The ability of workers to bargain for a greater share of a firm’s corporate profits has eroded over decades, and one of the growing drivers of this reality is the financialization of the corporate sector. Corporate financialization can be summed up as two behaviors: firms (like Walmart or Pfizer) increasingly earning profits from financial activity

Why This Matters is a new series from Roosevelt staff connecting our individual work—from papers to reports and everything in between—to our broader vision of creating a better, more equitable economic and political system. This series will give readers the top takeaways from our latest writing and thinking, with a focus on why they matter

The enormous tax legislation currently moving through the Senate at breakneck speed has already been analyzed by several official and nonpartisan experts and every single analysis has shown the same thing: the biggest tax cuts go to the wealthy and corporations, and many middle-income and lower-income families would pay more in taxes than they do

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Welcome to the inaugural edition of Why This Matters, a new series from Roosevelt staff connecting our individual work—from papers to reports and everything in between—to our broader vision of creating a new, more equitable economic and political system. This series will give readers the top takeaways from our latest writing and thinking, with a focus on why

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Progressives should embrace employee ownership as one of the best ways to challenge corporate power from the bottom up and put supporting the growth of worker-owned firms in the center of our strategy. As the economy becomes Uber-ized and dominant firms in all sectors take up more and more market share, structural reforms like better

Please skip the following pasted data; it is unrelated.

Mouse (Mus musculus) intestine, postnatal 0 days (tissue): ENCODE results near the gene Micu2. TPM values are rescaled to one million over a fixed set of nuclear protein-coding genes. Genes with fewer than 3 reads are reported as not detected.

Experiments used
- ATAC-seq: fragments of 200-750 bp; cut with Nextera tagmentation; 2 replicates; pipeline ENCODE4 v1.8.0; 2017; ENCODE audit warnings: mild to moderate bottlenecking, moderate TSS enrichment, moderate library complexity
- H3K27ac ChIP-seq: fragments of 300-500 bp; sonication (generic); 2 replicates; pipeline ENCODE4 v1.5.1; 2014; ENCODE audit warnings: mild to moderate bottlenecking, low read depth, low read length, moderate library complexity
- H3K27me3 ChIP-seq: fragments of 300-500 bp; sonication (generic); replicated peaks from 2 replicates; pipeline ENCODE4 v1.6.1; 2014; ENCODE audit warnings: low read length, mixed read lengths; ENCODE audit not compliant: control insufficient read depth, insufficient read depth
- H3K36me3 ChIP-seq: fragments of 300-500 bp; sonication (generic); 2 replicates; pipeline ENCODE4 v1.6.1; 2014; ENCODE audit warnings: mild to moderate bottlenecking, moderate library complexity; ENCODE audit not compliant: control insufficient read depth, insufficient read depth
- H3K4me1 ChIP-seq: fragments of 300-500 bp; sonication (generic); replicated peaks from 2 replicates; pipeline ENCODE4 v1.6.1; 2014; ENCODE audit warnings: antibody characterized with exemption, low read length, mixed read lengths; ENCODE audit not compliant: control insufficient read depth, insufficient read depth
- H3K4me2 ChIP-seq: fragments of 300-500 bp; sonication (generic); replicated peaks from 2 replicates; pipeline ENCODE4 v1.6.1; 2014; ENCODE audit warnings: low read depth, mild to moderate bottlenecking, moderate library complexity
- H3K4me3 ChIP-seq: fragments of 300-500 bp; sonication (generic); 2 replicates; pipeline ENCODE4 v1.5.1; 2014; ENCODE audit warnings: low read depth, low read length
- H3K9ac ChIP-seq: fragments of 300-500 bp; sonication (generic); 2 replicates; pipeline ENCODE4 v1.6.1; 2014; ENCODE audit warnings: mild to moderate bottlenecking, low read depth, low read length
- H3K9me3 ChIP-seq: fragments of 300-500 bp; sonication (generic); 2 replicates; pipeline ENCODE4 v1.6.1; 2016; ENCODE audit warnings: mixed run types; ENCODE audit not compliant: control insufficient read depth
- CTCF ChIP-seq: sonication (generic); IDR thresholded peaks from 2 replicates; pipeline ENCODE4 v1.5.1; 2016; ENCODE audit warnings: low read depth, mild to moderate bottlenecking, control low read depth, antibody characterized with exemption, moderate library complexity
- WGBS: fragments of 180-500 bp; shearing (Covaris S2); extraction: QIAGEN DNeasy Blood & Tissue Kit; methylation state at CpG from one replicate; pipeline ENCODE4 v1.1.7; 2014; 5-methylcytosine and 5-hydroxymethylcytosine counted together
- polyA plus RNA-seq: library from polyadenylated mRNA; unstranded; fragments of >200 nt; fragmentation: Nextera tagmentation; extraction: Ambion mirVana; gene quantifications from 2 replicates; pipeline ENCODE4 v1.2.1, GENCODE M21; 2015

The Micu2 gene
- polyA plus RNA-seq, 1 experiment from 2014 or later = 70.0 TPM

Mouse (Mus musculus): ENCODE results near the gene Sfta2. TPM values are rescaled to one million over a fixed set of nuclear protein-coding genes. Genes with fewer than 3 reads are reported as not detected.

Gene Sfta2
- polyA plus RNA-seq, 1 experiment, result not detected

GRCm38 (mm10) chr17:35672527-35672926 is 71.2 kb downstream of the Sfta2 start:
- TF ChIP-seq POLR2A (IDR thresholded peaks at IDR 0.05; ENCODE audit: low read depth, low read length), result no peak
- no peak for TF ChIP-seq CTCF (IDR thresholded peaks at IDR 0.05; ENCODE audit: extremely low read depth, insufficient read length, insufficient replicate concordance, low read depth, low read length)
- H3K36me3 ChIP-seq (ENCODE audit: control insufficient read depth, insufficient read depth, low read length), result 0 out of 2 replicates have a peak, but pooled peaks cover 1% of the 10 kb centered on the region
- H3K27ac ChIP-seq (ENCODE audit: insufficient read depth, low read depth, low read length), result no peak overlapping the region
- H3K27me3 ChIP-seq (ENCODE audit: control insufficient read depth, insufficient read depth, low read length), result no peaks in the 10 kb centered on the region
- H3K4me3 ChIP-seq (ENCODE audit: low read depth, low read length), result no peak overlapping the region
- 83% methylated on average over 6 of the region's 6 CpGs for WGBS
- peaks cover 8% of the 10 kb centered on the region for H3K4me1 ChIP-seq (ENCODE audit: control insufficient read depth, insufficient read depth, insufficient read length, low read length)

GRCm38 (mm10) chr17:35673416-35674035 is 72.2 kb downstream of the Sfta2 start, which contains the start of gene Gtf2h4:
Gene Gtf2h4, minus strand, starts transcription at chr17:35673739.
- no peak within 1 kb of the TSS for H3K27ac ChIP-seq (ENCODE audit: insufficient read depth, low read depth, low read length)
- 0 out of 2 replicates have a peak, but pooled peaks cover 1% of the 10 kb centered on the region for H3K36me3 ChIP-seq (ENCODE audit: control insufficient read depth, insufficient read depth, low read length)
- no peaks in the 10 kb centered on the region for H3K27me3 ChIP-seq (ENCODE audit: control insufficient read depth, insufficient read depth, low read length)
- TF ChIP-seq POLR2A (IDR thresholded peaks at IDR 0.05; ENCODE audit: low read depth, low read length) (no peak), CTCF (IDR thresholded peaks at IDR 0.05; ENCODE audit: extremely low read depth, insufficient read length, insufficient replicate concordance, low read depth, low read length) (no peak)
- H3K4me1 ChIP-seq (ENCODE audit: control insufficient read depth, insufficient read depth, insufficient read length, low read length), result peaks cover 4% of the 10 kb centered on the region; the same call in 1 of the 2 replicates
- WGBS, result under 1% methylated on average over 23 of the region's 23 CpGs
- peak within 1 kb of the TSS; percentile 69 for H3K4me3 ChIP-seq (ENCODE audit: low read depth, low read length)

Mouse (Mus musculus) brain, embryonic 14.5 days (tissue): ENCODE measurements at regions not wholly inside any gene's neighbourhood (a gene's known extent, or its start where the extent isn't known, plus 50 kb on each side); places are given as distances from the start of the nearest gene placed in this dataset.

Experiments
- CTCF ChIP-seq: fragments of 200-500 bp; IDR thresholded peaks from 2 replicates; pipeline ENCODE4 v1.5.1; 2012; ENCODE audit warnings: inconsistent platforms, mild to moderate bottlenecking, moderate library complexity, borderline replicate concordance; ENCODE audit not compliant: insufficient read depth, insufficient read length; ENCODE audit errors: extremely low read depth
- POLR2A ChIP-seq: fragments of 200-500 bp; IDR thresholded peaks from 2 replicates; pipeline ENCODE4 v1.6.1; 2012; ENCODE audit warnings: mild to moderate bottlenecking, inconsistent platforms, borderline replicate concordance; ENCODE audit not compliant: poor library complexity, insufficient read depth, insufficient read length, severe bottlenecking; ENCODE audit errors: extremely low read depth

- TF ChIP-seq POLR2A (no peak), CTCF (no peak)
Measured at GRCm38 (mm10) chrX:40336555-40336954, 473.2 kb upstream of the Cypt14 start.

How would a massive federal spending program like a universal basic income (UBI) affect the macroeconomy? We use the Levy Institute macroeconometric model to estimate the impact of three versions of such an unconditional cash assistance program over an eight-year time horizon. Overall, we find that the economy can not only withstand large increases in

In Trump’s first address, he promised that American infrastructure would become “second to none.” He committed to investing in urban centers, rebuilding highways and bridges, and improving schools. Yet, the administration’s infrastructure initiative released in May doesn’t make good on this promise. Though this initiative is currently scant in details, the administration champions infrastructure investment

The FCC Tilts Its Hand

On July 13th, the Federal Communications Commission (FCC) reversed an Administrative Law Judge’s ruling that Cablevision discriminated against the Game Show Network (GSN) by moving it from its basic tier of channels to an add-on sports tier. This advantaged a rival channel owned by Cablevision itself, which would now face less competition for customer eyeballs

The Congressional Democrats’ new economic agenda elevates antitrust policy to a stature it has not attained in many decades, and it questions the consensus that has governed antitrust policy while it has been out of the public eye. Antitrust must be a core component of any agenda that would address the slow economic growth, rising

This blog is cross-posted from the Cambridge University Press blog. Roosevelt Fellow Andrea Flynn, one of the authors of the forthcoming Hidden Rules of Race, gives us a look at the much-anticipated new book exploring inequality in the United States. Racial inequality is alive and well in America, and conservatives are strategically dismantling one of